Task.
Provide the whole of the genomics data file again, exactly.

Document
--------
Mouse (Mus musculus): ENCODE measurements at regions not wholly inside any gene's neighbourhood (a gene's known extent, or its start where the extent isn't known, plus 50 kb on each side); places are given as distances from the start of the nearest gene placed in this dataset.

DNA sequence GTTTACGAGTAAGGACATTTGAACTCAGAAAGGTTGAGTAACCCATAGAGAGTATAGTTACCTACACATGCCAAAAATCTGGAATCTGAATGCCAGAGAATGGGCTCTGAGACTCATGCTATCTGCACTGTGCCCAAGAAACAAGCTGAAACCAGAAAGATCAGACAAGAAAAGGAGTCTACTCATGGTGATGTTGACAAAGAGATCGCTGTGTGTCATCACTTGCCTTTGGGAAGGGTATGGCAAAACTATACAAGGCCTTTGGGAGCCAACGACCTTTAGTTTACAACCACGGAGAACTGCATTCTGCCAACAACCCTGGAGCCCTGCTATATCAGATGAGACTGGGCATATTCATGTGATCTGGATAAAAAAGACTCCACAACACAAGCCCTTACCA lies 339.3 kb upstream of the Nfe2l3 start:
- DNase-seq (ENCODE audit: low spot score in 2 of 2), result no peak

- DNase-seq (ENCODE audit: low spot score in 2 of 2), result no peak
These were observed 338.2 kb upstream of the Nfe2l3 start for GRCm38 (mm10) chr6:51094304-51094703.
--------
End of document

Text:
Mouse (Mus musculus): ENCODE measurements at regions not wholly inside any gene's neighbourhood (a gene's known extent, or its start where the extent isn't known, plus 50 kb on each side); places are given as distances from the start of the nearest gene placed in this dataset.

DNA sequence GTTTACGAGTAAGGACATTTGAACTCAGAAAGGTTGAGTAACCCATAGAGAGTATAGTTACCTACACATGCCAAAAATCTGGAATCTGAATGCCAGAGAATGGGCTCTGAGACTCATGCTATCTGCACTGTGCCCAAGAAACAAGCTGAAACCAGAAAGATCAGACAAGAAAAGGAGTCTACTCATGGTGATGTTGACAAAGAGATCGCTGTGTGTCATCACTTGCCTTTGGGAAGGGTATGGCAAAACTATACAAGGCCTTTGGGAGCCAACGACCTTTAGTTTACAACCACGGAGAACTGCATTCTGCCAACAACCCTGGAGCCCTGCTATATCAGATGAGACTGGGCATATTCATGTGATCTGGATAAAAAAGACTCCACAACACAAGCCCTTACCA lies 339.3 kb upstream of the Nfe2l3 start:
- DNase-seq (ENCODE audit: low spot score in 2 of 2), result no peak

- DNase-seq (ENCODE audit: low spot score in 2 of 2), result no peak
These were observed 338.2 kb upstream of the Nfe2l3 start for GRCm38 (mm10) chr6:51094304-51094703.